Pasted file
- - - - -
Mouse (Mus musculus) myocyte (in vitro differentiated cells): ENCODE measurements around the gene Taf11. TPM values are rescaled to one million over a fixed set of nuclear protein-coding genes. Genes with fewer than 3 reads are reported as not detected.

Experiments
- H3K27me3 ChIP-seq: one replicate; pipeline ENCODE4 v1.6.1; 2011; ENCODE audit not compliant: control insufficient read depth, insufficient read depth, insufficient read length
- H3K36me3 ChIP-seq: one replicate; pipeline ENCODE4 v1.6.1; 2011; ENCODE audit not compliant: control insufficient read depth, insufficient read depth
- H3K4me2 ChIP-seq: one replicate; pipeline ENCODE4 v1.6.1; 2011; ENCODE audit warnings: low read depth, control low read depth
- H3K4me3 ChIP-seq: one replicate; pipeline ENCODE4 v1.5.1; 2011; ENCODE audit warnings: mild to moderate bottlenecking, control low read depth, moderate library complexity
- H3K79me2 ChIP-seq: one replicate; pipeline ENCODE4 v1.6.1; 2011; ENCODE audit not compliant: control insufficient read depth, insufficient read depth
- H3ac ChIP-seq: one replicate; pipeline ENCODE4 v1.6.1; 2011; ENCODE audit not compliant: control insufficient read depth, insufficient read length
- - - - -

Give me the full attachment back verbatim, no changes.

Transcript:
Mouse (Mus musculus) myocyte (in vitro differentiated cells): ENCODE measurements around the gene Taf11. TPM values are rescaled to one million over a fixed set of nuclear protein-coding genes. Genes with fewer than 3 reads are reported as not detected.

Experiments
- H3K27me3 ChIP-seq: one replicate; pipeline ENCODE4 v1.6.1; 2011; ENCODE audit not compliant: control insufficient read depth, insufficient read depth, insufficient read length
- H3K36me3 ChIP-seq: one replicate; pipeline ENCODE4 v1.6.1; 2011; ENCODE audit not compliant: control insufficient read depth, insufficient read depth
- H3K4me2 ChIP-seq: one replicate; pipeline ENCODE4 v1.6.1; 2011; ENCODE audit warnings: low read depth, control low read depth
- H3K4me3 ChIP-seq: one replicate; pipeline ENCODE4 v1.5.1; 2011; ENCODE audit warnings: mild to moderate bottlenecking, control low read depth, moderate library complexity
- H3K79me2 ChIP-seq: one replicate; pipeline ENCODE4 v1.6.1; 2011; ENCODE audit not compliant: control insufficient read depth, insufficient read depth
- H3ac ChIP-seq: one replicate; pipeline ENCODE4 v1.6.1; 2011; ENCODE audit not compliant: control insufficient read depth, insufficient read length